- WTA broadened our youth community partners. WTA became a founding affiliate of the national Outdoors Empowered Network. We partnered with 60 different school and community groups, including The Student Conservation Association, Whatcom WILD, Mountaineers Explorers and Pioneers groups, Explorations Academy, Mercer Island VOICE, Eastside Catholic High School, Seattle Youth Violence Prevention Initiative and various Boy and Girl Scout troops. As a result of this work in 25 percent of WTA's volunteers were youth in 2015.
- 24 teens joined WTA's Youth Ambassador Program to connect peers and community members with opportunities to engage with Washington Trails Association. The program builds leadership skills and amplifies outdoor stewardship messages. Learn more about WTA’s Ambassadors and their recent 2015 summit weekend.
- This year, WTA connected nearly 15,000 subscribing families to family-friendly hiking information and advice with our Families Go Hiking Newsletter.
- Youth also participated across WTA's programs, from 1,000 kids and teens working on trail to submitting trip reports and participating in Hike-a-Thon.
Connecting, informing and inspiring an amazing community of hikers
- 4,716 hikers have written more than 12,524 trip reports of their hikes this year, sharing hiking conditions, hidden trails and their experiences across the state.
- Washington Trails magazine shared unique hikes and trail news with WTA members including features on 35th anniversary of the Mount. St. Helens eruption and long distance hiking.
- During August's annual Hike-a-Thon, 289 amazing hikers hiked more than 11,300 miles and raised $123,043 to support WTA’s mission to protect and give back to trails.
- We hosted events across the state bringing hikers together to learn more about our work and discover a new favorite trail, including WTA’s fifth annual Hike-the-State event which brought 200+ attendees and regional experts who shared unique trail suggestions highlighting the geography of Washington.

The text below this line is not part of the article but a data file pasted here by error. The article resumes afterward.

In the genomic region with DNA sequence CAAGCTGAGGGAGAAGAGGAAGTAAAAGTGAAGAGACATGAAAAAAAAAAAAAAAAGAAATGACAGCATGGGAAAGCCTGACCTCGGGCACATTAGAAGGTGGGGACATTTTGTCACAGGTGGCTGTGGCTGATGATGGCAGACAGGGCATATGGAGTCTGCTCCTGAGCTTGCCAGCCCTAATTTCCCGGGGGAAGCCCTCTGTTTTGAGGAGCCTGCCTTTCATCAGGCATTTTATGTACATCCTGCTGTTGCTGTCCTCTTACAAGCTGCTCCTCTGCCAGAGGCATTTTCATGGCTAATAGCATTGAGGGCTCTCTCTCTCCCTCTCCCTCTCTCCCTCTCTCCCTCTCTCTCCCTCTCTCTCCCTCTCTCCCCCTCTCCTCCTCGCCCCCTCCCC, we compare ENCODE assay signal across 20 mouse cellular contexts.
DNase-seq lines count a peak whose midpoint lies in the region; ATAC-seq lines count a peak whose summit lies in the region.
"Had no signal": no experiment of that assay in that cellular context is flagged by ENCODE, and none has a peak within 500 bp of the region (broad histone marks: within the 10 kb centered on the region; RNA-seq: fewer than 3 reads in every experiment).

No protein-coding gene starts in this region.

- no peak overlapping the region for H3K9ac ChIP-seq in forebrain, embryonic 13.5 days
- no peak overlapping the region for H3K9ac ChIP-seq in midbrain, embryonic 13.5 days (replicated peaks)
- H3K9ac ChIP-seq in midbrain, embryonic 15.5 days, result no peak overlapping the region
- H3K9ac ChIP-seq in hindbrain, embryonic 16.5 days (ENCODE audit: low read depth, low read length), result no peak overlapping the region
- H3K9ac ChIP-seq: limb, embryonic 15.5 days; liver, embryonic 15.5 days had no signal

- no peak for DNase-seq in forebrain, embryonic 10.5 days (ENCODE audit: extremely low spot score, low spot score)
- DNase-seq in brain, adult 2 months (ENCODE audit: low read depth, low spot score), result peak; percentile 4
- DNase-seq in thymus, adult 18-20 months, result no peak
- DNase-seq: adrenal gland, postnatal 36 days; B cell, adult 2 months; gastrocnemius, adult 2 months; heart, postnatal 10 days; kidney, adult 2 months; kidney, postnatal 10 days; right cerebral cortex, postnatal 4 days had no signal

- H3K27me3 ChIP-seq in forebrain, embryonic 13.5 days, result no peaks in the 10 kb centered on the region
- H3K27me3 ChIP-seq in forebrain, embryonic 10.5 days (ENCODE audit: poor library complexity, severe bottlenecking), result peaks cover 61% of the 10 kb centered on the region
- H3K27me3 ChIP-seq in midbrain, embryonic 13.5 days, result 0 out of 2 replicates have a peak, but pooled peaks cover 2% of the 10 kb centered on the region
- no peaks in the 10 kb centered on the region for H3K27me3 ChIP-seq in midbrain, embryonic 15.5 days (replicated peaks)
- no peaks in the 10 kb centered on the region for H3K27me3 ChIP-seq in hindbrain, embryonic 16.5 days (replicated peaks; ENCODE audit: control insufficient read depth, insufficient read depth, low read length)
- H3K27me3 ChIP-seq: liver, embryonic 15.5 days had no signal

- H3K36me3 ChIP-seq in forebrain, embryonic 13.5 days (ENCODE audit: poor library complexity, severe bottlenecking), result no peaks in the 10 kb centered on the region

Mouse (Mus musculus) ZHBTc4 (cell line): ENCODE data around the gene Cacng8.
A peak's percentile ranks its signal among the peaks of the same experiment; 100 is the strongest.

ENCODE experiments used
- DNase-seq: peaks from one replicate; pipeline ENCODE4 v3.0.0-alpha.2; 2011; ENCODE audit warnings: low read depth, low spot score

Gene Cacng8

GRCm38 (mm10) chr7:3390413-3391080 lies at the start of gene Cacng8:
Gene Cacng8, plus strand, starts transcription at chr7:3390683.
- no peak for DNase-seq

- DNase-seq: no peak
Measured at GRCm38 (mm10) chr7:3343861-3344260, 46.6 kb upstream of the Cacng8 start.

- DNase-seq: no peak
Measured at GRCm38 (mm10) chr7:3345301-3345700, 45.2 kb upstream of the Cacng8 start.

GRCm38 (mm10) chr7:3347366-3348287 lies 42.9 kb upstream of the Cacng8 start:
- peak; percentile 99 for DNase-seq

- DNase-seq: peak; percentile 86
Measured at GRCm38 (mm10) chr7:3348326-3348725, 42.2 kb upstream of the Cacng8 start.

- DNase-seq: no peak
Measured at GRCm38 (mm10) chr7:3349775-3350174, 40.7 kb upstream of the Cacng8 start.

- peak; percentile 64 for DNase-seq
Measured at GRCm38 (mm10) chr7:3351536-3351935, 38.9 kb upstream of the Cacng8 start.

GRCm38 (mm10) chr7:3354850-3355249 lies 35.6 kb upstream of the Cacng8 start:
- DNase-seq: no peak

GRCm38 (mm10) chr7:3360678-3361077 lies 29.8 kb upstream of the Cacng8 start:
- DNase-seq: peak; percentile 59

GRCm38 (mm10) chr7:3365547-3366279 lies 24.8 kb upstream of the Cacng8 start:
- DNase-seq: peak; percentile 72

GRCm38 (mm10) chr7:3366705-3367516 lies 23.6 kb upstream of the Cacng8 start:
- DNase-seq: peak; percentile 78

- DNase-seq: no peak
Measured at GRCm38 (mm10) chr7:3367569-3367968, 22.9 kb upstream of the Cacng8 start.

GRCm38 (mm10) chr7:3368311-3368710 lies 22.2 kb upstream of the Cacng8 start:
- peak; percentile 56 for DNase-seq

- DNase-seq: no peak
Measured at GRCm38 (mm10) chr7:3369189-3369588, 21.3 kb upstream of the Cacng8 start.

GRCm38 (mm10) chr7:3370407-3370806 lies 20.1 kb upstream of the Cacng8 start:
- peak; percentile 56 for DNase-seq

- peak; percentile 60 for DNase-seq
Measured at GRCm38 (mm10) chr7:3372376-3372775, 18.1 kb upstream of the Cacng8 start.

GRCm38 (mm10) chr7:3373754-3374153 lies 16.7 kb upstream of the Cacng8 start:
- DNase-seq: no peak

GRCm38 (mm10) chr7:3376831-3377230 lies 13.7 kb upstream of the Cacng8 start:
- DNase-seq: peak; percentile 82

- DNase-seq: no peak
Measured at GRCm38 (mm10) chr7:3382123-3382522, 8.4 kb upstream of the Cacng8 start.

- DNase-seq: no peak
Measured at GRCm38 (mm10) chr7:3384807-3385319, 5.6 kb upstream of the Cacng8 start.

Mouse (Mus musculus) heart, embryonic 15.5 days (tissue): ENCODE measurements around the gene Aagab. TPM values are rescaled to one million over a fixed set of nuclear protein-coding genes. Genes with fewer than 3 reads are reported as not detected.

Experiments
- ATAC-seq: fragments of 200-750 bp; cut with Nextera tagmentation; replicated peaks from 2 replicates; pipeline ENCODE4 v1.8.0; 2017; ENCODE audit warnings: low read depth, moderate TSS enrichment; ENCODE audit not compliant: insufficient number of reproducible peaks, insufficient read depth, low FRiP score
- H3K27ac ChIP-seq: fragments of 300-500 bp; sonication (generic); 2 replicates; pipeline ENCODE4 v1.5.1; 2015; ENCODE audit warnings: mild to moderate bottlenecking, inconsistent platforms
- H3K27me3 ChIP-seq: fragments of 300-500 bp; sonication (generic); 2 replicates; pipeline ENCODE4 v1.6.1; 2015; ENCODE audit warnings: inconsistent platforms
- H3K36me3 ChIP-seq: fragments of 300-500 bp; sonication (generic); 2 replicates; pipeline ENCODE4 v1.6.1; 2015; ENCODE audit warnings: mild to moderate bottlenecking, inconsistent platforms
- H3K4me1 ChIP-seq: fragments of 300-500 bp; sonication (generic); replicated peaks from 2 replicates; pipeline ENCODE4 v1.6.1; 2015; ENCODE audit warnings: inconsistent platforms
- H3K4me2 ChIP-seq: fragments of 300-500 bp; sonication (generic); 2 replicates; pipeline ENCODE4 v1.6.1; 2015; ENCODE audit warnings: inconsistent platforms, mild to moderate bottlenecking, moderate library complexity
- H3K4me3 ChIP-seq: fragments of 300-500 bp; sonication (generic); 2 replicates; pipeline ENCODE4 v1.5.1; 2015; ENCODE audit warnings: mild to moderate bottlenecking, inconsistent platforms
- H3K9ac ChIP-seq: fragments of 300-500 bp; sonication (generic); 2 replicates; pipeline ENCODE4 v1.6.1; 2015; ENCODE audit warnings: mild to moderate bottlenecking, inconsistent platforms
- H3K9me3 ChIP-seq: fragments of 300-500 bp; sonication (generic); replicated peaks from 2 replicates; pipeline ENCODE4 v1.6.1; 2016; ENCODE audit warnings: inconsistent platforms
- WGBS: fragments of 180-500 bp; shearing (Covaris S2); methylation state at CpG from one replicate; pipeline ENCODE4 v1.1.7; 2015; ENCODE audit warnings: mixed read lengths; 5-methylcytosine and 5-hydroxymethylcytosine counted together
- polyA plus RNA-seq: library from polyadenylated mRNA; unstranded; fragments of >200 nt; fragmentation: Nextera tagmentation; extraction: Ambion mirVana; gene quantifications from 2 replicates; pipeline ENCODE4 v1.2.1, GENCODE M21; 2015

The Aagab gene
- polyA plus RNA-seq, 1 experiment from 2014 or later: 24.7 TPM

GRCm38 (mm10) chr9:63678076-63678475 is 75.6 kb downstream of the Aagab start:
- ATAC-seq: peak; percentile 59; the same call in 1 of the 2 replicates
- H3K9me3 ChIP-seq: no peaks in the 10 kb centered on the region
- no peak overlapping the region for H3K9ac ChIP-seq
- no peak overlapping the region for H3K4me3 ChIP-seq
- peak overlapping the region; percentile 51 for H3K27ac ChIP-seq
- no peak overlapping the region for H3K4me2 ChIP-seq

- This year, outlets from Sunset Magazine, The New York Times, and The Washington Post and to our own local Everett Herald, Spokane Review, The Columbian and The Seattle Times directed readers to WTA for information and inspiration about Washington's wild places.
WTA is a strong voice for hikers and trails
- WTA worked with partners to help shape recreation policy in Washington, including the passage of No Child Left Inside and the creation of the Outdoor Recreation Advisory Position in the governor's office.
- WTA and other recreation and conversation organizations successfully protected two important national funding sources for public lands and trails, the Recreational Trails Program and Land and Water Conservation Fund.
- WTA advocates rallied to prevent timber harvesting close to the Pratt Lake and Granite Mountain trails. They also stopped the Ira Spring Trail from becoming log-hauling road.
- We advocated for increased recreation funding for State Parks and Department of Natural Resources in the legislature resulting in significant budget gains for both of these important land management agencies.
- As a member of the Teanaway Community Forest Advisory Committee, WTA is helping WA Department of Natural Resources and Department of Fish and Wildlife to develop a management plan that supports hiking, biking and horseback riding trails in the newly established Teanaway Community Forest in Kittitas County.
Thanks to member support, WTA has achieved more for the hiking community in 2015 than ever before. In fact, we rely on the financial generosity of members like you for over half of our annual funding. Whether you've been a loyal member for years or just joined for the first time, we thank you.